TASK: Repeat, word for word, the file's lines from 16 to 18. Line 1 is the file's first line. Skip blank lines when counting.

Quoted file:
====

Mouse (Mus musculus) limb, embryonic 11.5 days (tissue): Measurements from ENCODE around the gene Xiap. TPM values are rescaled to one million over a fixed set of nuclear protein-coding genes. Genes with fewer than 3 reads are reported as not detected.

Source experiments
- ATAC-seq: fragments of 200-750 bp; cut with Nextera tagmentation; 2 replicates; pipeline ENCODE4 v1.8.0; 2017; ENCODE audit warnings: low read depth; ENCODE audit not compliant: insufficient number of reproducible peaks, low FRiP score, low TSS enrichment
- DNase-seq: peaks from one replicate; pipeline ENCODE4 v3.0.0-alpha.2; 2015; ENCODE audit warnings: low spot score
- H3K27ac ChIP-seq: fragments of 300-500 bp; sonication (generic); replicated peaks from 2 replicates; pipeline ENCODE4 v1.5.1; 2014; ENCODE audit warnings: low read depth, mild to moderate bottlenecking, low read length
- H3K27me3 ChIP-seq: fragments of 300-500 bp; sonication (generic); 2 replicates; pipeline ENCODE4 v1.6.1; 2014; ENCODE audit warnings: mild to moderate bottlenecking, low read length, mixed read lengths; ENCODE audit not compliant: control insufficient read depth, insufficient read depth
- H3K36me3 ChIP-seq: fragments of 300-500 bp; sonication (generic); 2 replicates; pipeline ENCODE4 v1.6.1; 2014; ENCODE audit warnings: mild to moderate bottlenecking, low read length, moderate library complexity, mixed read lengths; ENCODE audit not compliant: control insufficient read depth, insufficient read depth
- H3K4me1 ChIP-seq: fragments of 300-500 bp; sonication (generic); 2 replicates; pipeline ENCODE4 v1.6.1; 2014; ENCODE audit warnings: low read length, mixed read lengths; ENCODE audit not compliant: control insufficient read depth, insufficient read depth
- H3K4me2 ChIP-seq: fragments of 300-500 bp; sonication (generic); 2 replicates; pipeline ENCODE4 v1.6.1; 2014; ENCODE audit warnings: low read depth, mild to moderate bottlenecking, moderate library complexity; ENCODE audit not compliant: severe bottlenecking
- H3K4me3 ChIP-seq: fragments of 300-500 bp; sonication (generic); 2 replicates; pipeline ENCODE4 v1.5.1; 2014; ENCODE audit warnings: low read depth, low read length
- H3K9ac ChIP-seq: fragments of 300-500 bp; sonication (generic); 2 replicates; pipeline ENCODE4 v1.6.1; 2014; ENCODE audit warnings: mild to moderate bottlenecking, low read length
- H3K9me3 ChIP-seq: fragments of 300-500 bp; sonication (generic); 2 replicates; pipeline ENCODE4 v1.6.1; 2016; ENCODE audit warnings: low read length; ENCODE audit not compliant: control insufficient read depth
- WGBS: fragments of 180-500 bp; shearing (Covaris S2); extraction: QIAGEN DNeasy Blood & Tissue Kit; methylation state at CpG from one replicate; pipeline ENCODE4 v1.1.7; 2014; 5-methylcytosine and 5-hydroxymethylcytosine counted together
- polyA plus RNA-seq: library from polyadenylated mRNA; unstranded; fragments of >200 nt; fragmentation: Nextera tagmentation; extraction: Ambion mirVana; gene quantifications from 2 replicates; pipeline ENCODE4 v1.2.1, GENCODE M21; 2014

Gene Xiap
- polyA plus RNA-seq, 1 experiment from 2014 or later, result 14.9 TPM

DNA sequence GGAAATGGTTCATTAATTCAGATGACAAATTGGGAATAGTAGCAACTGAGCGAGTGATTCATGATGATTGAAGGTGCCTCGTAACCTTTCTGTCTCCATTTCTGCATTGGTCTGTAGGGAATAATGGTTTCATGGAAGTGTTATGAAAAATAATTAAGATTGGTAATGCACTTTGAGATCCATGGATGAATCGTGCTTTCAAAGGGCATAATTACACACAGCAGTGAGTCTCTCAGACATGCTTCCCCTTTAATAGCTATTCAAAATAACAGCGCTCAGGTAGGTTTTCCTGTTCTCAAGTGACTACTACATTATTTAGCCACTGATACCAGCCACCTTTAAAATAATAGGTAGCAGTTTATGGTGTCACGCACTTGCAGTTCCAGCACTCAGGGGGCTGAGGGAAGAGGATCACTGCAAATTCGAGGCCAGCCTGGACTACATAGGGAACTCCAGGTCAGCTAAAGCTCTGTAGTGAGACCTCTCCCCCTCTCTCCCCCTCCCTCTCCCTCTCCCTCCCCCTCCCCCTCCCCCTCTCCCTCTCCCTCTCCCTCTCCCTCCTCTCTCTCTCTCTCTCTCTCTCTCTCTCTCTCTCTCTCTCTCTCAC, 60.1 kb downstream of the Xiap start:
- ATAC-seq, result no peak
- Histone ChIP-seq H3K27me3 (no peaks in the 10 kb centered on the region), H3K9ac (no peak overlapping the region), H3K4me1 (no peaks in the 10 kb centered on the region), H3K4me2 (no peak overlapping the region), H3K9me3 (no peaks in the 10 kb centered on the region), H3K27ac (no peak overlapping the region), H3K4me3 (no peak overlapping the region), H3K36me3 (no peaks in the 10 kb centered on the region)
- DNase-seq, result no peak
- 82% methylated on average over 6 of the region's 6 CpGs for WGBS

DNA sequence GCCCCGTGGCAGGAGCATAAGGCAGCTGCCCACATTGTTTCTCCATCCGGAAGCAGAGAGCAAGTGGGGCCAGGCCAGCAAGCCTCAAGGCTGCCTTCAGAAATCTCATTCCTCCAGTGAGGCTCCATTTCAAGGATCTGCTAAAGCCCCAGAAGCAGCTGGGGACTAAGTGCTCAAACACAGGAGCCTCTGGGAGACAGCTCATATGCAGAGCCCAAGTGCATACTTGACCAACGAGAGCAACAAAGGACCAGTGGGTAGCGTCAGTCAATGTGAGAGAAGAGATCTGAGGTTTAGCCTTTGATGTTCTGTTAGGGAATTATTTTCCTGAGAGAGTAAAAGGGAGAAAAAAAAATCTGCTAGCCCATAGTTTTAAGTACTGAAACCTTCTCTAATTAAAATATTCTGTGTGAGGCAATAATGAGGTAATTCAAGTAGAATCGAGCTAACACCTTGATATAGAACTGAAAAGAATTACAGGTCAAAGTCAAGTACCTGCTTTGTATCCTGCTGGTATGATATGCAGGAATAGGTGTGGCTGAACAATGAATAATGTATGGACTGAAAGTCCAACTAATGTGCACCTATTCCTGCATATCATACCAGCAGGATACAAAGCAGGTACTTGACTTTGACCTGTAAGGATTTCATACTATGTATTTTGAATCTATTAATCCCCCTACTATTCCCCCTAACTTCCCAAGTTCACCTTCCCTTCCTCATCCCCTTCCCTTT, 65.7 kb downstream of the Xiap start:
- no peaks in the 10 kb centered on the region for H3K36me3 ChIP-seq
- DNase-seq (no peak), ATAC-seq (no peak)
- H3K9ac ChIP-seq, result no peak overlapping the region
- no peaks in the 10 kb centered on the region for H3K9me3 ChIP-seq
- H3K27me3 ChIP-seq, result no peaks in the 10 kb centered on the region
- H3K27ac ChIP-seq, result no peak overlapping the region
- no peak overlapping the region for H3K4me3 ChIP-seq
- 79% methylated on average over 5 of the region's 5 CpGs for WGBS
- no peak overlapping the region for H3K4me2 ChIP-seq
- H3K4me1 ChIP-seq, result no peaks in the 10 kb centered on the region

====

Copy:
- polyA plus RNA-seq, 1 experiment from 2014 or later, result 14.9 TPM

DNA sequence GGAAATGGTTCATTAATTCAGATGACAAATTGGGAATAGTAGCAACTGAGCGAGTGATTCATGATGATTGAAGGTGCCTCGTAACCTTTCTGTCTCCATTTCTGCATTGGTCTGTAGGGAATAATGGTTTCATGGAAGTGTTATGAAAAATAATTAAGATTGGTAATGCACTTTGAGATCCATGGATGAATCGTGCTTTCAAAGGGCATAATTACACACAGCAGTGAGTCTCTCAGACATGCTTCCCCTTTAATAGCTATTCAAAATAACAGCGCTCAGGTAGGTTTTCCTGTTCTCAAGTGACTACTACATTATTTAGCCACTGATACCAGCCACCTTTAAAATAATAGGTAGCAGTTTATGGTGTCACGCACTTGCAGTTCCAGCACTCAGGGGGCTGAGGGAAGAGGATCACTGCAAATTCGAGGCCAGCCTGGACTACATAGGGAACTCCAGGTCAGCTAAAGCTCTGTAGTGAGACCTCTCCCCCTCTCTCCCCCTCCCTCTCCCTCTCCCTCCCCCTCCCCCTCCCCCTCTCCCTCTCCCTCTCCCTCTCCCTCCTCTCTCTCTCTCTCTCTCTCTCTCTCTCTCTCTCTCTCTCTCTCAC, 60.1 kb downstream of the Xiap start:
- ATAC-seq, result no peak